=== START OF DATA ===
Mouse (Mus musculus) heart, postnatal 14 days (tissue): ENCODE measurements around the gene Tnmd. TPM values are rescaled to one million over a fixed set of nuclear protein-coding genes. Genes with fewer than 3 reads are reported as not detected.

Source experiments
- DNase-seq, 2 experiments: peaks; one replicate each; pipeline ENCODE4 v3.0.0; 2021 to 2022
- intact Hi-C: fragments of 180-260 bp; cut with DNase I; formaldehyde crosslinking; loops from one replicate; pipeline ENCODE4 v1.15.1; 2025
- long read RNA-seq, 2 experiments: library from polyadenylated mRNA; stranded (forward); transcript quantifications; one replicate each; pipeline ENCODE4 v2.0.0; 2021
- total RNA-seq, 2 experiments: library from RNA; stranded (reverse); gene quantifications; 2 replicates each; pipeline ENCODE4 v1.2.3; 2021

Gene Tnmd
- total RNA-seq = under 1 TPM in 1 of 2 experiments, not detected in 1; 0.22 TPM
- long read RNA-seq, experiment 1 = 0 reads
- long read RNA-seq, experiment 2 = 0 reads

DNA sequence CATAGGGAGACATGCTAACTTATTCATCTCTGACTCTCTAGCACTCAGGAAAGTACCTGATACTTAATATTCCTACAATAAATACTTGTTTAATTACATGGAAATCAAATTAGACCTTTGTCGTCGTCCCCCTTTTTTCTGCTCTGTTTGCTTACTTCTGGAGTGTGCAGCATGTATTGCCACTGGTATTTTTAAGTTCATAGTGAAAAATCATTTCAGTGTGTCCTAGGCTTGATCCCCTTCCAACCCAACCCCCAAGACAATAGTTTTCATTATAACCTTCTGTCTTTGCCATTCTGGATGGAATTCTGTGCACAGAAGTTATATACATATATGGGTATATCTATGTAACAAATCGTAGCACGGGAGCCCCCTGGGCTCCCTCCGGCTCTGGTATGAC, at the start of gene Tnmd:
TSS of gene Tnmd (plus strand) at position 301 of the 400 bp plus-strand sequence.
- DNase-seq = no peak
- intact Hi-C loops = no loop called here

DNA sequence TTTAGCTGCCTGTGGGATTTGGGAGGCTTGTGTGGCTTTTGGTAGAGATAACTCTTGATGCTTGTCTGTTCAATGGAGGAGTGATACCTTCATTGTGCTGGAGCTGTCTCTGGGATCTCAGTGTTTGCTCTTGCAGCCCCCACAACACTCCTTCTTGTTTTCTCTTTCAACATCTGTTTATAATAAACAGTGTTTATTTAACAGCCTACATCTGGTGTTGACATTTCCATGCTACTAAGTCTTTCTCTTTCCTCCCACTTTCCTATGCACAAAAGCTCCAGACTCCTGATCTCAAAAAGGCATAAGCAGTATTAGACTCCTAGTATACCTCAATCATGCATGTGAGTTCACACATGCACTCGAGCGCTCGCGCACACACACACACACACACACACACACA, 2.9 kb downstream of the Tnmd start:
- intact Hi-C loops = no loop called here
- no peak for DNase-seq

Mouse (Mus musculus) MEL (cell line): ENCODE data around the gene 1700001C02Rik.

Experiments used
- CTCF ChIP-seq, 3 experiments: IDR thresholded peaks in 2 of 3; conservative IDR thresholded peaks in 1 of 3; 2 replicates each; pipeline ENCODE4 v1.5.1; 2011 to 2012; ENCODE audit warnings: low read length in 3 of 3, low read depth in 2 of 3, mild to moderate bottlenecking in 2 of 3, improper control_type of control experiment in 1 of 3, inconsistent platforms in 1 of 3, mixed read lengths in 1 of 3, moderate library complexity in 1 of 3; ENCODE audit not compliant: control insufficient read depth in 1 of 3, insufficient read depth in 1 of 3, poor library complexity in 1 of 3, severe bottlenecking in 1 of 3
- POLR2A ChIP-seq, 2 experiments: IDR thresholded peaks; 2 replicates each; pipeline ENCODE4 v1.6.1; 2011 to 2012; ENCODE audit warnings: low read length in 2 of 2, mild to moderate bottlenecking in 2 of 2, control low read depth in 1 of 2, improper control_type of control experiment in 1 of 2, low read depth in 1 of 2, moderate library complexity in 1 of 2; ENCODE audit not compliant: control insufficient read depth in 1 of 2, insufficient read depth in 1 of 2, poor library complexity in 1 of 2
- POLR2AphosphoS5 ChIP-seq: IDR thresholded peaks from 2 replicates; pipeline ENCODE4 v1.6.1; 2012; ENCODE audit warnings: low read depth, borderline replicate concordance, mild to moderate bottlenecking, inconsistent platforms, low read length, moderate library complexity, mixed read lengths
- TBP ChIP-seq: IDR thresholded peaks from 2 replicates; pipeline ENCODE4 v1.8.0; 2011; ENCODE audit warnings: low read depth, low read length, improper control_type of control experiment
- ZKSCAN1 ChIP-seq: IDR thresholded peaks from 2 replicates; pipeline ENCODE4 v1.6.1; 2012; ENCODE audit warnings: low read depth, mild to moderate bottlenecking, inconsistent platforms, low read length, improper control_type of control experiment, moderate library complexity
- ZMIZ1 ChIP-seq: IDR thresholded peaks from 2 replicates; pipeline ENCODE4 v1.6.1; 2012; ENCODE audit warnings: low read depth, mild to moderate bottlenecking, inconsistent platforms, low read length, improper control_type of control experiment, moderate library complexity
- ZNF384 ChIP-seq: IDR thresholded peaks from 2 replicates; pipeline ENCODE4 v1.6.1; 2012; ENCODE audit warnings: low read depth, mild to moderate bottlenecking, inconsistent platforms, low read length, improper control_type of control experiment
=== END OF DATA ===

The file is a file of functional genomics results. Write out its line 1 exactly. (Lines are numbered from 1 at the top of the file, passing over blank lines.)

Mouse (Mus musculus) heart, postnatal 14 days (tissue): ENCODE measurements around the gene Tnmd. TPM values are rescaled to one million over a fixed set of nuclear protein-coding genes. Genes with fewer than 3 reads are reported as not detected.